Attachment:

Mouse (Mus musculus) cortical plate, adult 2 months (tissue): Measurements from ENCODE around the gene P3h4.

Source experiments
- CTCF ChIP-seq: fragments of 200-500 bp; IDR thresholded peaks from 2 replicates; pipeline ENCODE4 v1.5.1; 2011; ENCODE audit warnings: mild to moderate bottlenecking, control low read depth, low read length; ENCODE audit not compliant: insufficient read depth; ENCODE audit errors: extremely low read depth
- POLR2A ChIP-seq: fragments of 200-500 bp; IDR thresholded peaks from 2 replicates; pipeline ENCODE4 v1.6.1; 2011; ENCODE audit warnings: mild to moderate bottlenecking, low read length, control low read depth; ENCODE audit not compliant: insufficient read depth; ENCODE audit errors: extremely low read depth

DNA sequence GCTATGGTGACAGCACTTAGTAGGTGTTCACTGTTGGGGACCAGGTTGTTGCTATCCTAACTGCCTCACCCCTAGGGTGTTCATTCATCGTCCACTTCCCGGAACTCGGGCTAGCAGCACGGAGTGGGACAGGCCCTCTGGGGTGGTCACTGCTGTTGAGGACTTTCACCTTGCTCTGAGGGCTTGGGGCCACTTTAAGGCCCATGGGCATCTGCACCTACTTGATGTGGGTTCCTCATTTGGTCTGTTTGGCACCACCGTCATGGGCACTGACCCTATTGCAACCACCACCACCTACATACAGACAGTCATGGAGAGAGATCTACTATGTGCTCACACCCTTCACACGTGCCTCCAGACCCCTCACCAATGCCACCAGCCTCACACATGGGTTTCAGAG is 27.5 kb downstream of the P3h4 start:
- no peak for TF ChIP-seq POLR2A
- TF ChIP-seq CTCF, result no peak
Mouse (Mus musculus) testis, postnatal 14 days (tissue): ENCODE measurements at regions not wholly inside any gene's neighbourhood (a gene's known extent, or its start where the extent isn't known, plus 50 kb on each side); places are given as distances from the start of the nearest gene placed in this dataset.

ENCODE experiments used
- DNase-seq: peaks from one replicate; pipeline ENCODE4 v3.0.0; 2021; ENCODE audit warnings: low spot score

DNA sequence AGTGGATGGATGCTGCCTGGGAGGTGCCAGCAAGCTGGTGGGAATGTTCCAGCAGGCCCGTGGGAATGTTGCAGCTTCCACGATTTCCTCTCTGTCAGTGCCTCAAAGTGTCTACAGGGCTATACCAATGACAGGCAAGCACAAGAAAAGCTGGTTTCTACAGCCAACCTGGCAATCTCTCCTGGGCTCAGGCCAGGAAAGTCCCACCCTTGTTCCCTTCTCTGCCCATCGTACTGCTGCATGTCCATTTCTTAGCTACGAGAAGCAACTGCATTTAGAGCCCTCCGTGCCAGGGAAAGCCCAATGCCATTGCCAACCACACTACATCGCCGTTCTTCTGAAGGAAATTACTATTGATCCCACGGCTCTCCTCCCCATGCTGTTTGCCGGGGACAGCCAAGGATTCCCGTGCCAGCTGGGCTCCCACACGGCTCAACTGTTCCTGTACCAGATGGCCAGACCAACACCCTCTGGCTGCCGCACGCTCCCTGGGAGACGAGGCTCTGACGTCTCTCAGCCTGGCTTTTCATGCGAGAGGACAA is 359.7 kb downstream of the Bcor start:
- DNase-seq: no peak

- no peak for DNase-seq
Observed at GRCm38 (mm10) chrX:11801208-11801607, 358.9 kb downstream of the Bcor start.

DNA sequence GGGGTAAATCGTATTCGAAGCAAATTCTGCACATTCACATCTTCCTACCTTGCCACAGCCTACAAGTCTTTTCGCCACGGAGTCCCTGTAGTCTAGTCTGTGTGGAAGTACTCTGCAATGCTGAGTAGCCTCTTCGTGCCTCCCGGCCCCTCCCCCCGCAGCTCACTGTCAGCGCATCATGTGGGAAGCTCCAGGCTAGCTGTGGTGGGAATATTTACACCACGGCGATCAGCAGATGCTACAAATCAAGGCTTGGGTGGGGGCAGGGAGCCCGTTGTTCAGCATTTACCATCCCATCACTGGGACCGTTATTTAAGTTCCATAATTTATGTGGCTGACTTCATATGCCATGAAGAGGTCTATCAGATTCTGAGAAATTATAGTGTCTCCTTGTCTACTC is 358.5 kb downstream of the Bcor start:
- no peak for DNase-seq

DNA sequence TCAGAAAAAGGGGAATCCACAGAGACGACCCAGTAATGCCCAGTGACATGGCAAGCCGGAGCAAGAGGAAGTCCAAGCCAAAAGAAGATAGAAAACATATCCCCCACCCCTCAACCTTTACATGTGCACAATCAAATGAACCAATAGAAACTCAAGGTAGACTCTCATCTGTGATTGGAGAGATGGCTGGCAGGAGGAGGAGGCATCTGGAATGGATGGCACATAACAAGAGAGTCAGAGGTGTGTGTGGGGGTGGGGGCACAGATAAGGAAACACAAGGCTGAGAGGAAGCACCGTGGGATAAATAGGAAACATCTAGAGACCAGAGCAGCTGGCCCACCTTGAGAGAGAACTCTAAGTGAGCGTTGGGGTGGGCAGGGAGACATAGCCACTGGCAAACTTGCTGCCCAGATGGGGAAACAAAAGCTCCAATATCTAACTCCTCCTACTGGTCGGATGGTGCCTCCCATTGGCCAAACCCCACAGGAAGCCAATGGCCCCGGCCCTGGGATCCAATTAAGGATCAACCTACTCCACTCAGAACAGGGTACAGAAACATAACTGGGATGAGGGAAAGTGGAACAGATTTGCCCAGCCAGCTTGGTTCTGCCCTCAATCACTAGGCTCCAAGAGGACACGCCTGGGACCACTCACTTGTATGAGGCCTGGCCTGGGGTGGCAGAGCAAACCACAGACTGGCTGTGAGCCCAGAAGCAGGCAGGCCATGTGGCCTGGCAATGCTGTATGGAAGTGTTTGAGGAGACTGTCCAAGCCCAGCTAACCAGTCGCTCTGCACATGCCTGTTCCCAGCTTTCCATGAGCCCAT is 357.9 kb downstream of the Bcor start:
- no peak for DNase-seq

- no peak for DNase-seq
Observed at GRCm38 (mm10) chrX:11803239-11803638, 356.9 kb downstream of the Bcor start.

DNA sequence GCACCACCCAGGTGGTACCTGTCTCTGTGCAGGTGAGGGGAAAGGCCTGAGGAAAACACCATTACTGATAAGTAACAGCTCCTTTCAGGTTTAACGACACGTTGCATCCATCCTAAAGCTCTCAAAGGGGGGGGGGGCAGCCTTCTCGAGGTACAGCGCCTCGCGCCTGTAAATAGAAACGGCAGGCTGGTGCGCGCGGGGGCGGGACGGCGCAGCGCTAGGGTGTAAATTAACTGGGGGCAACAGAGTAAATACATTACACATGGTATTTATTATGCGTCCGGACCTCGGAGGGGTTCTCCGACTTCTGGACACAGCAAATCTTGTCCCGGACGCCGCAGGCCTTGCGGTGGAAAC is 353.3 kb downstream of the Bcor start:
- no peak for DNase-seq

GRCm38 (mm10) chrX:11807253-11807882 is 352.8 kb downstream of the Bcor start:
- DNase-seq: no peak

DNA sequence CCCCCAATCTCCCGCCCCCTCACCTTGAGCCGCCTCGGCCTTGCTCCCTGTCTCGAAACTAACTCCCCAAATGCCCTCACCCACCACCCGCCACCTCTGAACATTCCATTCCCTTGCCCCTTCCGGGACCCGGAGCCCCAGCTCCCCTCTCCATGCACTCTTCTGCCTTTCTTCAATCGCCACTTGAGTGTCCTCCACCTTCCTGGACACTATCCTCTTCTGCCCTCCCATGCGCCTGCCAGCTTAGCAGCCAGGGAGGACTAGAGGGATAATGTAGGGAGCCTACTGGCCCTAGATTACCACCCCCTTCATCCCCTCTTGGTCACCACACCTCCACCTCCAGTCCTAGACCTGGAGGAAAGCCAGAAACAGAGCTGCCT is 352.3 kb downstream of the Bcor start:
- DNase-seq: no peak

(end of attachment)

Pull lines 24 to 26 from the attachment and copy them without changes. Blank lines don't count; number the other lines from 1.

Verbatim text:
- DNase-seq: no peak

DNA sequence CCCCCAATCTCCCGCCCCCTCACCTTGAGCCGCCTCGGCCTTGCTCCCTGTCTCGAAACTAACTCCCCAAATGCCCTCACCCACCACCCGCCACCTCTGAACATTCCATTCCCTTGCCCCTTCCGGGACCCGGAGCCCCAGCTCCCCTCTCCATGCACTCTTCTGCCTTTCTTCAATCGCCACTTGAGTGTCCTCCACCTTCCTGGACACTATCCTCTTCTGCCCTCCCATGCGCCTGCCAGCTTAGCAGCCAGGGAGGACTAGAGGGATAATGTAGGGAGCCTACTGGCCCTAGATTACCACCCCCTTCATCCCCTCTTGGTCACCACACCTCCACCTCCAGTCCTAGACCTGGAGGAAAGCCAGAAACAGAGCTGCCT is 352.3 kb downstream of the Bcor start:
- DNase-seq: no peak